Do You Work Too Hard?

Loyal readers of this column are very hard working people. They love their gardens and the labor involved is one of joy. How do I know this.? Several readers write to me via email... I truly sense your anxiety about making your garden a better place. I understand all this. I will work for hours in my garden pruning, collecting plant material, handpicking Japanese beetles off my beloved rose bushes, collecting elderberries. I love my gardens but am never completely happy with them.

I have been thinking about this. Some aspects of gardening have been simplified over the years. We do not have formally pruned shrubs (and certainly no pruned topiaries). We tend to enjoy shrubs that have naturally attractive shapes such as lilacs, Rose of Sharon, Weigelia, pussywillows, clethra. We keep these attractive by removing stems at the base of the shrub. Cutting such shrubs into shapes is unnatural and ultimately deforms them.

Since I really hate using pesticides in a home garden my philosophy is if the specimen is that disease prone it has no place in our garden. If a specimen requires constant maintenance for survival it is time to say “Good by”.

A problem which I am trying to address is the problem of rambunctious plants. You all know who they are. I rue the day I planted Chameleon plant (Houttuynia cordata) It doesn't simply spread. It comes up in the middle of other plants.  I bought and planted the seeds of the annual Verbena boniarensis several years ago. It certainly does fill in any bare spots in the perennial garden in the waning months of summer and autumn!  There are others......

I know what the solution to all this is! We must lower our expectations. A garden filled with rambunctious plants may indicate healthy soil (or not). Ultimately each of us must find his or her comfort level. I think I will remain a compulsive gardener. I actually love planting, pruning,and transplanting.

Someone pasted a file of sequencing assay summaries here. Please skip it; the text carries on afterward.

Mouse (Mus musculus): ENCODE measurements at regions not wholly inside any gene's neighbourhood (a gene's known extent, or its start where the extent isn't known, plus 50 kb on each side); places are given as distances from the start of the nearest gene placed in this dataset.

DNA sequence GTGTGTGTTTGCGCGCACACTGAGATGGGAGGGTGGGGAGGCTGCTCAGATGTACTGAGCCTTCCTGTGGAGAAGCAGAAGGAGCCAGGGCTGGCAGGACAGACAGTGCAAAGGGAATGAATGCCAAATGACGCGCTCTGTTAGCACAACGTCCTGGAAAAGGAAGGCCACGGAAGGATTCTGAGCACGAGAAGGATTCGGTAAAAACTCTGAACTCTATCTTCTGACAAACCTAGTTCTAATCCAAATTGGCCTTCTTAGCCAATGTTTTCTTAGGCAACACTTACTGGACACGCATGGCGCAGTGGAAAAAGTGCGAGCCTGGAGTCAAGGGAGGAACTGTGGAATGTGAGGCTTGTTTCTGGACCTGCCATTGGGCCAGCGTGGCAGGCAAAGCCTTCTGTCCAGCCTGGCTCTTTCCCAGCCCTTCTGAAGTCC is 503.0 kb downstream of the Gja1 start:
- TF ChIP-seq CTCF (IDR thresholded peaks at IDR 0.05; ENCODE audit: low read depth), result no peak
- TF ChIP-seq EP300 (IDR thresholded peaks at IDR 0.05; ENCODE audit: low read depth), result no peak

On another note you may wish to consider September as a good time to add trees and shrubs to the landscape. There is often so much to do in the spring that the time for making new plantings often slips by.  Balled and burlapped trees (called B & B in the nursery trade) have a large ball of soil . They are preferred for autumn planting.(I like to have the burlap removed just prior to planting. No, Carol Ann does not plant trees as she is a small person but she does plant shrubs.) Trees and shrubs that have been grown in containers must have the roots loosened up prior to planting , even cut, as this promotes new root growth. Save the planting of bare root trees and shrubs for spring planting as they have a lower rate of success getting established before the ground freezes if planted now. If you plan to move and plant the tree yourself remember to carry the tree by the ball, not by the trunk. Take care to dig the hole about 3 times the diameter of the mass of roots in the ball. The tree should be planted only to the depth of the root flare. Only add soil amendments if the soil is in need of this. Otherwise your good intentions may be for naught as the tree settles too low in the ground. Water often and well.

I read my email while away and was delighted to hear from readers. Eugene wrote “My Hens and Chickens have sprouted appendages more than a foot long, with tiny flower clusters nearly touching the ground from the sheer weight. Am I supposed to cut those long stems off at the base, dig them out, or what?” I replied that these were indeed the flower stalks and they should be cut off after they bloom unless you wish to collect the seeds. Hens and chickens usually reproduce by underground stems.

Forever Young Magazine September 2006